Chapter 2: Max Planck's Revolutionary Hypothesis

Over three hundred years ago, Sir Isaac Newton revolutionised the study of the natural world by putting forth laws of nature that were stated in mathematical form for the first time.  Newton's book, The Mathematical Principles of Natural Philosophy [1] forever changed how scholars would study the physical world.  Newton's formulation of physical laws was so powerful that his equations are still in use today. [2]

By the start of the 20th century, physicists had worked with Newton's laws so thoroughly that some of them thought that they were coming to the end of physics.  In their opinion, not much was left to do to make physics a complete system.  Little did they know that the world they described was soon to be understood in a completely different way.  The quantum revolution was about to happen.

This revolution was begun by a very unlikely person, a physicist named Max Planck, who was very conservative in all his views.  It speaks well of Planck's intellectual honesty that he was able to accept the reality of what he discovered, even though he found the consequences of his discoveries distasteful and unpleasant for the rest of his life.

Max Planck
Max Planck *

Born in 1853, Max Planck came from a conservative and respectable family in Kiel, Germany.  Young Max was very bright, and had a variety of fields from which to choose to study for his professional life.  Planck chose physics because he felt that it was the field in which he was most likely to do some original work.  At the young age of 21, he received his doctorate in physics from the University of Munich.

Planck was investigating the properties of heat- and light-emitting bodies.  Classical physics had theories which predicted that the brightness of a body increases continuously as the frequency [3] of its electromagnetic radiation [4] is increased.

Intensity vs. Frequency Plot
Fig. 2-1: Intensity vs. Frequency Plot

Unfortunately, experiments revealed a totally different picture. The brightness did increase initially, but only upto a limit.  Then, actually, it began to fall.  We thus get a bell-shaped curve if we plot frequency against brightness.

Besides, another observation was made: as bodies become hotter, their maximum brightness shifts towards higher frequencies.  This is why an object, heated to 300-400 C, emits mostly infra-red or heat waves.  As the temperature is increased, the object appears to be red, then orange, and finally white or even blue.

Classical theories totally failed to explain this discrepancy between the known facts and the observations.  Then, in the winter of 1900, Max Planck found a solution to this problem.  Planck ushered in the quantum era by making a bizarre assumption:

Emission and absorption of energy can occur only in discrete amounts.

This might seem totally unsurprising to you, but believe me, it shook the scientists of that period.  Planck himself did not know he would end up with this statement!

Imagine for a moment that you are a sculptor, and you have obtained a piece of stone in the shape of a cube.  To begin your sculpture, you take a chisel and place its edge against the stone, and then strike the chisel with a hammer.  What do you imagine would happen?  I think you would imagine that a piece of the stone would be split off, as well as some smaller splinters and pieces of stone.  Imagine instead that when you struck the stone, it broke into hundreds of small cubes, each one of them exactly the same size, 3 centimeters per side.  Wouldn't you be surprised, even shocked?  Imagine furthermore that no matter how hard you tried, these smaller cubes could not be broken into smaller pieces at all!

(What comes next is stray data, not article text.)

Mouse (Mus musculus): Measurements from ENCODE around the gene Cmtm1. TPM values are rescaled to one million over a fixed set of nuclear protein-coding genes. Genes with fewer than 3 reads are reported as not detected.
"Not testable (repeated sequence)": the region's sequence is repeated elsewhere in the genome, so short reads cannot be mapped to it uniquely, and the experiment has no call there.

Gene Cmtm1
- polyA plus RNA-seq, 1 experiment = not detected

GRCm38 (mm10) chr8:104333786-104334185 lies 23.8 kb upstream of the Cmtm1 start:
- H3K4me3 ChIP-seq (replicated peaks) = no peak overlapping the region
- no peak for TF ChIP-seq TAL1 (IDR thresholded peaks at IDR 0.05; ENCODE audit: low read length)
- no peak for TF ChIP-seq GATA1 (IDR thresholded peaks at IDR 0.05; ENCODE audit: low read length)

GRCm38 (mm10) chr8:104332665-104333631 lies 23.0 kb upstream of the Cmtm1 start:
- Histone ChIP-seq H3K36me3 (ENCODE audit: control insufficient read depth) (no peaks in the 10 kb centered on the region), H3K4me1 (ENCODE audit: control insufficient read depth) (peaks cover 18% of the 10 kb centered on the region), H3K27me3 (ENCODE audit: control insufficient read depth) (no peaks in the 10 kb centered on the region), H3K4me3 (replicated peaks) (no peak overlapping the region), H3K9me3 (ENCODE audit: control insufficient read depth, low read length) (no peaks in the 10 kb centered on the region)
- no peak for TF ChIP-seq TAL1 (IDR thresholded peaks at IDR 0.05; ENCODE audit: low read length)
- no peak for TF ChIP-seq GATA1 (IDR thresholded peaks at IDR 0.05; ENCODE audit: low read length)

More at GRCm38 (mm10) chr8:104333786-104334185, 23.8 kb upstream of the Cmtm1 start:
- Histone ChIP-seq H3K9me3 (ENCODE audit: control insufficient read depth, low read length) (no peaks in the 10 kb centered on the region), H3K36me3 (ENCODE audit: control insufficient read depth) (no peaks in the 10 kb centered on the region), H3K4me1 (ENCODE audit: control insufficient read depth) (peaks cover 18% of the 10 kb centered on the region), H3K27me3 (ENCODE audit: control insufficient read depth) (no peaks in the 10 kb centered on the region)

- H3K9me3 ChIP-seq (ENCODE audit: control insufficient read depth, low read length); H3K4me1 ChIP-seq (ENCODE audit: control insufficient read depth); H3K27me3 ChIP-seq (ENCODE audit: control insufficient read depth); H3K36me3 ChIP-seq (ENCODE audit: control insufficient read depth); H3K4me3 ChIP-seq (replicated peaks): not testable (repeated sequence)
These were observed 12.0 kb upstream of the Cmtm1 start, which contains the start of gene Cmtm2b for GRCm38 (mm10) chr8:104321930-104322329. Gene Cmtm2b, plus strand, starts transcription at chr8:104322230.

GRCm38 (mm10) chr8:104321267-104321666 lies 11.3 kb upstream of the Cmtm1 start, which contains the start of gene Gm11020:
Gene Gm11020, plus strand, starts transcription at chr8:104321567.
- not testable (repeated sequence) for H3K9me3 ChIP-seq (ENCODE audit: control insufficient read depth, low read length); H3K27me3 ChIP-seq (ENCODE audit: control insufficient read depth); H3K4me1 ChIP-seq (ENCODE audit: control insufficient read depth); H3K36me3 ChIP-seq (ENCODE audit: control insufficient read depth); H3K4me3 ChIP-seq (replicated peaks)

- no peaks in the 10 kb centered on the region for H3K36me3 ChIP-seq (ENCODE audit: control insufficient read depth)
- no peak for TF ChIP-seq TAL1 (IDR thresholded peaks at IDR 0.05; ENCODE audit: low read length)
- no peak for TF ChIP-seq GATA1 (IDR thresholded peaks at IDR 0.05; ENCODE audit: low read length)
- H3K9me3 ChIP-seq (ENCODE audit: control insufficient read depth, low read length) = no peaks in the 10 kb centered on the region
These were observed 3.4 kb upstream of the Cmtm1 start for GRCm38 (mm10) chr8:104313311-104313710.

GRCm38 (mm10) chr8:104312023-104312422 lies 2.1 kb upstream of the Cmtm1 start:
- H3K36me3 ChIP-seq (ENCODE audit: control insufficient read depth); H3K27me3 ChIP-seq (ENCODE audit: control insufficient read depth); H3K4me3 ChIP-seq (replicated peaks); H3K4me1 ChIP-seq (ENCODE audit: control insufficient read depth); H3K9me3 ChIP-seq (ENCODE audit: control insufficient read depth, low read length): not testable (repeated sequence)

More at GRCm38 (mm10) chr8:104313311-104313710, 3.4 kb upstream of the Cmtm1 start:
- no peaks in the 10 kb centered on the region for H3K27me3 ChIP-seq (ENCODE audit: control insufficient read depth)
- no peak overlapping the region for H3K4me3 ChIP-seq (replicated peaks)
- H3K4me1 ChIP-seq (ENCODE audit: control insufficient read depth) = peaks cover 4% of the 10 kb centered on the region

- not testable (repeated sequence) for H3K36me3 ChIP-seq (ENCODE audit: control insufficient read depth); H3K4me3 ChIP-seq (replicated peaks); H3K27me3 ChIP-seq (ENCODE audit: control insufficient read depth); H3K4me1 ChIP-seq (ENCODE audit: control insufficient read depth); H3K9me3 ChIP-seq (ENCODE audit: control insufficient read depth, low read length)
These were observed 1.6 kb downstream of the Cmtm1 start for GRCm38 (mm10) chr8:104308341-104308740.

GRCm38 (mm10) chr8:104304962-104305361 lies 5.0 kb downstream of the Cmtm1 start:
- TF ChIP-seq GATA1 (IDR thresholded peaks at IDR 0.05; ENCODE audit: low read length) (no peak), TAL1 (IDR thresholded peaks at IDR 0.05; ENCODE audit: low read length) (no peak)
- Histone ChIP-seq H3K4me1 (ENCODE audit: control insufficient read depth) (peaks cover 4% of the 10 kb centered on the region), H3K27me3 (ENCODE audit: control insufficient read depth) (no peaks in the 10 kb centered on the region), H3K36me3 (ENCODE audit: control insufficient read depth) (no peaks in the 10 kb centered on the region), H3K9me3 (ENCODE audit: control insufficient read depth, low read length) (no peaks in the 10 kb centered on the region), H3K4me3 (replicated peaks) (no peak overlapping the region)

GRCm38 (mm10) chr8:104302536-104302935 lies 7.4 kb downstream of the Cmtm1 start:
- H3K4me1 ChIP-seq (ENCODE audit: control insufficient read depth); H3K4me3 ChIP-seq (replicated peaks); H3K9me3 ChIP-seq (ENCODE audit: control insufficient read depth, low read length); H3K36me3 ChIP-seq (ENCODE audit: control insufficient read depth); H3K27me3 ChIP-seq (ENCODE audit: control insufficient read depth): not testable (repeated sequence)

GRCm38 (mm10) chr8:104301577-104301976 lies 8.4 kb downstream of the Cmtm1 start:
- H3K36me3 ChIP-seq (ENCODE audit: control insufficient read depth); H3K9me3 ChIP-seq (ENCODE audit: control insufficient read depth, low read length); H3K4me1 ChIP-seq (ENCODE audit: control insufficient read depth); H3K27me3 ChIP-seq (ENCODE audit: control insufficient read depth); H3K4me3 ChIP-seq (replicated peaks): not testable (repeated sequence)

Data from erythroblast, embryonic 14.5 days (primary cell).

We think that the reaction that a sculptor would have in such a circumstance would be similar to what Planck and other physicists felt upon discovering that energy only occurred in discrete amounts.  It was a completely unexpected discovery, and yet it was only the beginning of what would come later.

Planck called these discrete lumps as quanta.  This was against the entire world-view that had been built from the time of Newton onward.  In the physics that had been built up since the time of Newton, and indeed in the minds of most thinkers before Newton, matter and energy were thought to be smooth and continuous.  Even by the time of Planck, the idea that matter could be ultimately broken down into tiny indivisible 'atoms' was only held by a few physicists.

And so the quantum revolution began.

1.  Natural Philosophy was the term used in Isaac Newton's time for what we now call 'the sciences'.  'Science' would only become distinct from philosophy much later.  The term 'scientist' was only coined in the middle of the 19th century.  Back

2.  Newton's physics gave a very good understanding of the working of gravity, as well as other natural phenomena.  Although Newton's interpretation of his discoveries has mostly been abandoned, the mathematical laws that he discovered are close enough to what is actually found in the real world that they are still useful for many things, from engineering to astrophysics.  Back

3.  Frequency is a term associated with waves, and refers to the number of waves that pass through a point in a given time interval. For example, if you can count three 'heads' of ripples pass by you in a pond in ten seconds, then the frequency is 3/10 Hz.  Hertz is the unit of frequency.  Back

4.  Electromagnetic radiation consists of fluctuating electric and magnetic fields.  In the increasing order of frequency, radio waves, microwaves, infra-red radiation, the visible light (red through violet), ultra-violet radiation, X rays and gamma rays are all electromagnetic waves.  They are caused by changes in the electric field or the magnetic field, and they travel at the speed of light, which is 300,000 km per second.  Back

* All scientists portraits courtesy:

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